With her work featured in publications including Vogue Italia, Kármen Rózsa, knows a thing or two about style. When she is not at our Budapest office, where she works as an FF&E designer, Kármen turns her hand to styling, working across the arts, on stage, editorial and private client projects.


Since joining the G.A Group in 2017, Kármen has worked on a number of projects including the Ritz-Carlton, Berlin, the Haris Park Restaurant in Budapest and the Crowne Plaza Jeddah.


Taking a break from her busy schedule we asked her to share a few insights into her life as a stylist.

What is your earliest memory of seeing someone with ‘style’?


It was probably seeing my Mom as a child. Somehow, she managed to look elegant and rock`n roll in the same time. I`m still not there, she`s still rockin`…


How did you get into styling professionally?


Halfway through my fashion design studies I realised I was more interested in photo shoots and personal styling than fashion design, so I started searching for a place where I could learn more about it, and I found a French school called Mod`Art. That`s where it all begun.

How do you approach a new styling job? Does the photographer guide your decisions, or do you arrive with ideas?


I usually receive the idea or concept that the project is based on, then I translate it to my vision. My dependency on photographer/client is always based on the project and whether it`s a personal shoot or an editorial/creative one. For personal projects I always discuss the outfits with the client and for creative ones we work more closely together with the photographer, but they don`t really get involved. The reason behind it is, that everyone has a certain style, and this is how teams are set up, so everyone knows what to expect from the other when we are on the job or preparing for it.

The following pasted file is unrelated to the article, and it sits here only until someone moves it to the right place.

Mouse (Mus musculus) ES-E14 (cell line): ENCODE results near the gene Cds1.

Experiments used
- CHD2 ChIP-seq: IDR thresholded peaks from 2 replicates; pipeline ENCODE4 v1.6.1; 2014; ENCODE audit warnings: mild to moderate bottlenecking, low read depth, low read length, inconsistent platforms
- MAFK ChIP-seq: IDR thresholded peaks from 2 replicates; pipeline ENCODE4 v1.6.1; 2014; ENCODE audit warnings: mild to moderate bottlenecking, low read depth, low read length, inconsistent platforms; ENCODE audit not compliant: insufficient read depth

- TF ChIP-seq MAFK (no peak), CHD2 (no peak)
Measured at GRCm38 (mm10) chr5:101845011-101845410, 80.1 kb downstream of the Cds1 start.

Are their similarities between dressing a person and dressing a space? How about the creative process?


There are a lot of similarities between personal styling and FF&E in terms of colours, style or fabrics. The creative process is similar, but we work more individually on each project based on the inspiration we receive. It is also usually up to the stylist to decide on hair and make-up, so we tend to give the hairdresser/make-up artist a couple of directions based on the outfits we would like to use, and then we let them create their own vision.

Have you found that certain types of looks photograph better than others?


I don`t think there`s such a thing as this. It is up to the team to make any idea or outfit work.


What one item or ‘trick’ can transform a look?


Correct size, and shade. Also, always iron your shirt. Makes a huge difference.

What is the most fun element of styling?


The binder clips. You can change a whole look with them.


And the most challenging?


Finding outfits that fit.

Where do you get your inspiration?


Everywhere, really. You just need to put your phone away and be out as much as you can, because inspiration is all around us.


Who are your style icons/muses?


As stylists, Carine Roitfeld and Grace Coddington are my favourites, as designers, Coco Chanel and Yves-Saint Laurent.

Which photographer would you most like to work with and why?


Annie Leibovitz, she`s been a long-time favourite of mine. Her style is quite refined, yet she always knows how to show emotion without a huge background or extreme styling. I think that`s where real talent is, when you don`t need to put everything on a picture, but you`re still able to tell a story.

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